The Lowdown on Services and Products

By Miles Burke

The following is republished from The SitePoint Tribune #424.

Should you offer services or products?

The old phrase, The grass is always greener … is often heard when discussing the merits of services versus web-based products. Listed below are some of the advantages and disadvantages of both models. Which ones apply to you?

Products — Advantages

• gives you unlimited income potential, because time constraints are minimal (unlike selling services)
• enables lower prices for the consumer, as costs can be amortized over more customers
• allows you to concentrate on building one main project, rather than several small ones
• presents a choice of different revenue models, which are simpler to modify over time
• affords a better opportunity for residual income, in continual license fees
• provides an easier option to sell as an ongoing concern than a small web service does.

Products — Disadvantages

• requires more upfront investment in time and possibly money, especially the marketing aspect
• presents the possibility of competitors creating similar products and competing directly with you.
• necessitates market research to avoid ending up with little or no customer base.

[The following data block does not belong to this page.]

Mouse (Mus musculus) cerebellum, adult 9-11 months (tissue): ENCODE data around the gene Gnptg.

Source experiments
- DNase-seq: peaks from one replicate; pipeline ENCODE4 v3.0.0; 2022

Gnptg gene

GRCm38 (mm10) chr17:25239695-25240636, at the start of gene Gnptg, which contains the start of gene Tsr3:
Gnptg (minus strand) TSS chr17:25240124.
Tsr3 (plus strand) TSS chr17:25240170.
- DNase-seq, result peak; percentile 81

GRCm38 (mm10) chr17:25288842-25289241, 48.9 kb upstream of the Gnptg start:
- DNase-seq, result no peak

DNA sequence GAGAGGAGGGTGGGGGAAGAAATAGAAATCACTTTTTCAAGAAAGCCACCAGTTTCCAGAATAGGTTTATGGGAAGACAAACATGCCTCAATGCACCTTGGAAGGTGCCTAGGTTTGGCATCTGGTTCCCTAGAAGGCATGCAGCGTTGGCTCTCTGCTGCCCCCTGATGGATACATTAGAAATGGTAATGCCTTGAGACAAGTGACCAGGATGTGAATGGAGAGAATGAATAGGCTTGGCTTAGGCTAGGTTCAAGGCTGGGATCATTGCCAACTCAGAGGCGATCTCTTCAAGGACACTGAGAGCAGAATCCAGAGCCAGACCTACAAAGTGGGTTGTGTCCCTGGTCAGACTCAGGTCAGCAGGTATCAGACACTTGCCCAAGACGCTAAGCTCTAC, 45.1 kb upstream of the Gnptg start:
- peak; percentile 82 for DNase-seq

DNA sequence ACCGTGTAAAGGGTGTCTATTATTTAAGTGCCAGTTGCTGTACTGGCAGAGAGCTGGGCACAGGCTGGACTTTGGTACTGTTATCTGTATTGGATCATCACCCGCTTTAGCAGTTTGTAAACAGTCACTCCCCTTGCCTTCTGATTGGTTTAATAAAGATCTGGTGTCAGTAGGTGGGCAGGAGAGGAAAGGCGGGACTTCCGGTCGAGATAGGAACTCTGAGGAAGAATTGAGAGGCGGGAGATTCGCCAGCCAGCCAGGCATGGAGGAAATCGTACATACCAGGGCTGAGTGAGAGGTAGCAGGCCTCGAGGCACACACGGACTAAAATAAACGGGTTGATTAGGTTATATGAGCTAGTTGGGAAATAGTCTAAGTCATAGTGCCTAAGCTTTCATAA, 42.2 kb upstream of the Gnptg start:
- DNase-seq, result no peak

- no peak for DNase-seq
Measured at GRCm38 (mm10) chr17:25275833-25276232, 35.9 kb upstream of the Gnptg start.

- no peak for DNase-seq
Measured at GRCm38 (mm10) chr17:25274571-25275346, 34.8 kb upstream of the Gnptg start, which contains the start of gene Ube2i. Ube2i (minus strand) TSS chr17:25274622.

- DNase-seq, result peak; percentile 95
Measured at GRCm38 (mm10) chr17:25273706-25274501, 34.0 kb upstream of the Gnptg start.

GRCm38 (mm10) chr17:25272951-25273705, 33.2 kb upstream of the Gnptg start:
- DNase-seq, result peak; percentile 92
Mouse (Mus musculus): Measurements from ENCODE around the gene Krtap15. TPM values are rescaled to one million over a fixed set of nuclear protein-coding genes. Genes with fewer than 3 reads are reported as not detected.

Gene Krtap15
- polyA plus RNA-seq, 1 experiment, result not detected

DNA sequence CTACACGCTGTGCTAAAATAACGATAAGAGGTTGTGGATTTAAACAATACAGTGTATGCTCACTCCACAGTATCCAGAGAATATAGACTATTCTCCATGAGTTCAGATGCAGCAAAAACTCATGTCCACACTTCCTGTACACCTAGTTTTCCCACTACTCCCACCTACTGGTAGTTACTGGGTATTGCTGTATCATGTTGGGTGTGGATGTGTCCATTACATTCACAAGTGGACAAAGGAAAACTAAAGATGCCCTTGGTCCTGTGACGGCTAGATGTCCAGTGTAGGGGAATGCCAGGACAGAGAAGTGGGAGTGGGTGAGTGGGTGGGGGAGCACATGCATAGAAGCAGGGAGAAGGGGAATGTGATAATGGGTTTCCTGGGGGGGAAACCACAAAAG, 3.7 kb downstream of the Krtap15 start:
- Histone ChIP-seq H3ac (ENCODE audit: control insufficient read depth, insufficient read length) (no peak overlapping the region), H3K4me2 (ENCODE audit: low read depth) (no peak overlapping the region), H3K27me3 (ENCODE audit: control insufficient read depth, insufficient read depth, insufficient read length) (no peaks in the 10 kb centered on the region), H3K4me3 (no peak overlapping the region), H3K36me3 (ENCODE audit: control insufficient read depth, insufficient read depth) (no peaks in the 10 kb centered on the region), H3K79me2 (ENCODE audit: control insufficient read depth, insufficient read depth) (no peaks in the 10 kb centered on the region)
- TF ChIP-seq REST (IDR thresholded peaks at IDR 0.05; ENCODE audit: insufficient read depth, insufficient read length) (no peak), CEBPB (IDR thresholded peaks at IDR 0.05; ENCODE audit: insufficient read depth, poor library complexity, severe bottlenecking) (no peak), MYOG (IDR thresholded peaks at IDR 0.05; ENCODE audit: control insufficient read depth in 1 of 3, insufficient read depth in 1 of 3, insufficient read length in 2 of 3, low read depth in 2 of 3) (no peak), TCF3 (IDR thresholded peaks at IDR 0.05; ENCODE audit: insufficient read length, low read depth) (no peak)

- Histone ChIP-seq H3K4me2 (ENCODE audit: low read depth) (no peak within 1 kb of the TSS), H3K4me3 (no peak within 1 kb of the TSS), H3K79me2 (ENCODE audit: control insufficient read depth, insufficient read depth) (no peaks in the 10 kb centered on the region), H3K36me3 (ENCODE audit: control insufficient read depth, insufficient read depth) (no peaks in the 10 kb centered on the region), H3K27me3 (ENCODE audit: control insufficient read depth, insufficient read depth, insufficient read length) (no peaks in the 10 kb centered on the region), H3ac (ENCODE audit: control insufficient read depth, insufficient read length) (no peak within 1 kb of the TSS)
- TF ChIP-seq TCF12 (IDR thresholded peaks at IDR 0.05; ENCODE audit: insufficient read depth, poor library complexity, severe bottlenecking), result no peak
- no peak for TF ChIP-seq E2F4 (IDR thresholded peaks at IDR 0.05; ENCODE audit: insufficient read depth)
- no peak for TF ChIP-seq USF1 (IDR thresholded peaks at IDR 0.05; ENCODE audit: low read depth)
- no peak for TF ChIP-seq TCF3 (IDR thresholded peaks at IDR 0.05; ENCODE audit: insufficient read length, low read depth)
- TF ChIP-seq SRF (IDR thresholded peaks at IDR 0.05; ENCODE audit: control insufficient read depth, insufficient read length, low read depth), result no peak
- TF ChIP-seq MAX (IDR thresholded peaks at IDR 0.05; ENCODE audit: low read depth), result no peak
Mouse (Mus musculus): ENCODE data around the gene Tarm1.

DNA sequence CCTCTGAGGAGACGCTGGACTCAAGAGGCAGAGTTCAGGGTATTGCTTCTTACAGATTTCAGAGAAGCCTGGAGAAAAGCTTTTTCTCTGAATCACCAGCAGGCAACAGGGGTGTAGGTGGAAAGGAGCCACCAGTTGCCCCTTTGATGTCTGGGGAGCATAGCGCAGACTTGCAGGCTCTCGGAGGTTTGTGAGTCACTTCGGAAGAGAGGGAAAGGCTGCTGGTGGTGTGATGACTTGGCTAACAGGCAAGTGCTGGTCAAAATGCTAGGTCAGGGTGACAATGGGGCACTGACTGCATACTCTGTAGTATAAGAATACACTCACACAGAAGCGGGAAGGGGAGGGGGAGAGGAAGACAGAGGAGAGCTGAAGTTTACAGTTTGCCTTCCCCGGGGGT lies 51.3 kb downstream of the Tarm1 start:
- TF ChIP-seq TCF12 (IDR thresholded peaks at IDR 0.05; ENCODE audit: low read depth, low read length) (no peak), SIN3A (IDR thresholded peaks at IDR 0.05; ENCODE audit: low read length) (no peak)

• runs the risk of fielding more support queries than anticipated
• may delay long-term growth because of the lack of immediate cash flow

Services — Advantages

• generates income faster, because it’s easier to sell your services than a brand new product to the marketplace
• provides scope for a variety of projects, maintaining your interest in each new project
• offers more versatility in meeting market demands, rather than having to rebuild a mature application

Services — Disadvantages

• reduces your capacity for income, because it’s based purely on how much you can charge and how many staff you need
• limits short-term growth; for example, hiring staff is more time-consuming than bringing a new server online
• makes you more vulnerable to market buoyancy than product licenses

Also remember, as Dave mentioned, that it’s very simple to have a hybrid model of both: sell your current services while developing and offering products as well. This is similar to how businesses may sell hosting, stock images, and CMS licenses.

  • http://www.para-diddledesign.com somecallmejosh

    Seems like “website design” consumers, in my experience, understand a fixed pricing model, which I guess is inline with the product mindset. We’ve received many of calls asking how much a website costs. In essence, our prospects don’t see us as service providers. They’re looking for a product. By applying a “name” to a list of services that we’ll provide, we can work with them without having to shift their mindset. We provide a service, but have the flexibility to market it as a product for those who choose to see it that way.

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